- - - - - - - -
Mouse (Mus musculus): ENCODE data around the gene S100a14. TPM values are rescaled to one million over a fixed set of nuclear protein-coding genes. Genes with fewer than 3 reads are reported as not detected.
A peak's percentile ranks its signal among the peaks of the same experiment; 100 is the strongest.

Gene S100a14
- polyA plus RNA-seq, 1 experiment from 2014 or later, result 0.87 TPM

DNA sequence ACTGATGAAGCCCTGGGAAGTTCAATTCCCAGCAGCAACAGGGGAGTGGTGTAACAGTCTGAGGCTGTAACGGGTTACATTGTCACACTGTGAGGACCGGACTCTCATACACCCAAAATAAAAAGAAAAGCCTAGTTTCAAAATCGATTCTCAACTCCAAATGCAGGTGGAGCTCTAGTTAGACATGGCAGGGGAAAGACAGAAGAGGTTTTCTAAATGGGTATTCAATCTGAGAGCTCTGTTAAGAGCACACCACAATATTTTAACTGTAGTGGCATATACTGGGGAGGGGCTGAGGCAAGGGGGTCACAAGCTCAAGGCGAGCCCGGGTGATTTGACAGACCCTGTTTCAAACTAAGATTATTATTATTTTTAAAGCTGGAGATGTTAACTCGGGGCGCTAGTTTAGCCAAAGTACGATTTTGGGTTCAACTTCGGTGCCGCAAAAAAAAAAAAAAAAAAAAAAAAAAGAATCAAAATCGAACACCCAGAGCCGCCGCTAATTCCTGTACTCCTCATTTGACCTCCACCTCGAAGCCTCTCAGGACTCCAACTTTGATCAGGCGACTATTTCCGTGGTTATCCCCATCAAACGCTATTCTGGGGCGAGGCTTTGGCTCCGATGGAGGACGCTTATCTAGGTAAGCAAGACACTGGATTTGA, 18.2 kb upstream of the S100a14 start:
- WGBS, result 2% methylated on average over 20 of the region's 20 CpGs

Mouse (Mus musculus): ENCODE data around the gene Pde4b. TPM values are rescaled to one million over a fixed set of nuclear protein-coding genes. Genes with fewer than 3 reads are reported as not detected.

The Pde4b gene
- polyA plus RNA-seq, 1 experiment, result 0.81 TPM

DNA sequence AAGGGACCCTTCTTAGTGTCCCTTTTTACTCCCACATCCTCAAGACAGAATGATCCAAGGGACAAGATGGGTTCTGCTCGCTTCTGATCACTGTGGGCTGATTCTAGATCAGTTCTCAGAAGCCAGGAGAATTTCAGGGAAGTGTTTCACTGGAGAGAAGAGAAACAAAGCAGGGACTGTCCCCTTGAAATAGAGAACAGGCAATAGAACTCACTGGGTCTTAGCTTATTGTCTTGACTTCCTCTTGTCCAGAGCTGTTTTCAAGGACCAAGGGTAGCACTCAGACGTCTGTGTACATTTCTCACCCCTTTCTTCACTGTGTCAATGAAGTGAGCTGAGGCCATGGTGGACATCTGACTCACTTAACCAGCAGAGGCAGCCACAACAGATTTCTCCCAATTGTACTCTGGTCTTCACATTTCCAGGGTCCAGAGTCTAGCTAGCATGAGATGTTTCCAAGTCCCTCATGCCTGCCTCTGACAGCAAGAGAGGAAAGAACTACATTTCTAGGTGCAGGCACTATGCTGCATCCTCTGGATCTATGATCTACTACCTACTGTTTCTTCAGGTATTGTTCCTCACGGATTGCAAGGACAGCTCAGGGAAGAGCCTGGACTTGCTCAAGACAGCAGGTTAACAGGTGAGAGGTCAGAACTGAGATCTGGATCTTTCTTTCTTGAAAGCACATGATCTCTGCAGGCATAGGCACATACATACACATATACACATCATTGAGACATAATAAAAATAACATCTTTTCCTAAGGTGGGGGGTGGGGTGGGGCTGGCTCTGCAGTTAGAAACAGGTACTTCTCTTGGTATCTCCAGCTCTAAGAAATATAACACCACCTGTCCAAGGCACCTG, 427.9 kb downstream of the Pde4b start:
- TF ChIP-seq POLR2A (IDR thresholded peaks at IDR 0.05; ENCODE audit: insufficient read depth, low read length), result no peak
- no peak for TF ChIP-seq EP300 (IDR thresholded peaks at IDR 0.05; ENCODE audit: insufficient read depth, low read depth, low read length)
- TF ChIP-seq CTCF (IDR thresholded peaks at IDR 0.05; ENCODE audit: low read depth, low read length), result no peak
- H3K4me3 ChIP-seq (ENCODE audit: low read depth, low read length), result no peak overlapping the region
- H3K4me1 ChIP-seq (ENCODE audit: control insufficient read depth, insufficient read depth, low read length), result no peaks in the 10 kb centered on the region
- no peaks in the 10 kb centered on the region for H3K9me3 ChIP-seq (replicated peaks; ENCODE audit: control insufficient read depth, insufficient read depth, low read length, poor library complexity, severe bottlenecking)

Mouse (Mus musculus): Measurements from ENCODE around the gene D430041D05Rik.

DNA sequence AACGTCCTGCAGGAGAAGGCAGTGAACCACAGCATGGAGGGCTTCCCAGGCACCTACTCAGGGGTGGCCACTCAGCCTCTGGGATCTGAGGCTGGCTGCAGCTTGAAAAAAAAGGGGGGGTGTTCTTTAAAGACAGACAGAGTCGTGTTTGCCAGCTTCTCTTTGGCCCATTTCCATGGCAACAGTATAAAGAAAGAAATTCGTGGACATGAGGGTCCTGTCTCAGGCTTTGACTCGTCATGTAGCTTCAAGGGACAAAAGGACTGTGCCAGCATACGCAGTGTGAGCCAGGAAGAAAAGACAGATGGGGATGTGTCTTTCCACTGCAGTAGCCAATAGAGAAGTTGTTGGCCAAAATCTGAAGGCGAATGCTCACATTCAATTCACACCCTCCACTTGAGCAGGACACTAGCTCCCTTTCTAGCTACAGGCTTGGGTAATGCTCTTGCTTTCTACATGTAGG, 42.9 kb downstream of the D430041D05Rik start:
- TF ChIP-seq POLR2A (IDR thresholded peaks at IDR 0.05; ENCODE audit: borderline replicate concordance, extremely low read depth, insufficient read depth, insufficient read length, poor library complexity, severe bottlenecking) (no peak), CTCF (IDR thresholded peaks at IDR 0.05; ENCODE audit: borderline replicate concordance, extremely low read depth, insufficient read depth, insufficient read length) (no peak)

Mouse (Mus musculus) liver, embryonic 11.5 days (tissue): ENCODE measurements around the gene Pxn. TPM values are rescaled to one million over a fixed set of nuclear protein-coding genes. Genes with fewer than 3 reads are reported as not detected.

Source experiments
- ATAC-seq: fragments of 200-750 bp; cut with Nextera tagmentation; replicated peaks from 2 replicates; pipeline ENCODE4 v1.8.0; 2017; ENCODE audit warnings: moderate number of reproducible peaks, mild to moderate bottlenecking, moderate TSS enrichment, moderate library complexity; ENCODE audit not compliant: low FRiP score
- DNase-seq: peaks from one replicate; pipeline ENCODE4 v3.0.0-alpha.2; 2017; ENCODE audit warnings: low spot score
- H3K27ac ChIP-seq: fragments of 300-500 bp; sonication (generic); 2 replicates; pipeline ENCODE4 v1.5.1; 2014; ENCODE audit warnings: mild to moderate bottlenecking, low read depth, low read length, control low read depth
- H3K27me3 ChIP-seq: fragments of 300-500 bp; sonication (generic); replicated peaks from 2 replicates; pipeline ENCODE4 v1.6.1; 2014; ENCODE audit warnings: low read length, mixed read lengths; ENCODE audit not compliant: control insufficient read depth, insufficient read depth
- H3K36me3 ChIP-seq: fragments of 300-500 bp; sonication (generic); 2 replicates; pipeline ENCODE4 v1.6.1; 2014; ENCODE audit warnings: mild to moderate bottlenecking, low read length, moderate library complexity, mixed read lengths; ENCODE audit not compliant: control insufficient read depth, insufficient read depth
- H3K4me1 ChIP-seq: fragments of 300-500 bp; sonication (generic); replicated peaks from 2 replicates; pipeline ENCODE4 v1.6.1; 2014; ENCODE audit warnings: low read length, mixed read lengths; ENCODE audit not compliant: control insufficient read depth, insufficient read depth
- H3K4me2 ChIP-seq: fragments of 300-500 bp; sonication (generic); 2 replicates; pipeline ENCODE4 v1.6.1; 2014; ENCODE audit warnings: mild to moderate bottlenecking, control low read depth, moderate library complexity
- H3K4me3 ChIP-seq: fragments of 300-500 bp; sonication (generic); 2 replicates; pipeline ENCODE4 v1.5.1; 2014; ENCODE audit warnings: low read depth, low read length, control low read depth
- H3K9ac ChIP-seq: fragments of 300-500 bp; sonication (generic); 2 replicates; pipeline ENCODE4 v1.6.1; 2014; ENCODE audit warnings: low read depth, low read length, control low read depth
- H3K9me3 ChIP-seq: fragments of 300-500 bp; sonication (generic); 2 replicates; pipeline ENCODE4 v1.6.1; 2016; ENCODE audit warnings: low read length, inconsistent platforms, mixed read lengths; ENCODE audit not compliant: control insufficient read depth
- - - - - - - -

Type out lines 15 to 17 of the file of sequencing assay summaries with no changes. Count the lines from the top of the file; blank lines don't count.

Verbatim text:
- H3K4me1 ChIP-seq (ENCODE audit: control insufficient read depth, insufficient read depth, low read length), result no peaks in the 10 kb centered on the region
- no peaks in the 10 kb centered on the region for H3K9me3 ChIP-seq (replicated peaks; ENCODE audit: control insufficient read depth, insufficient read depth, low read length, poor library complexity, severe bottlenecking)

Mouse (Mus musculus): Measurements from ENCODE around the gene D430041D05Rik.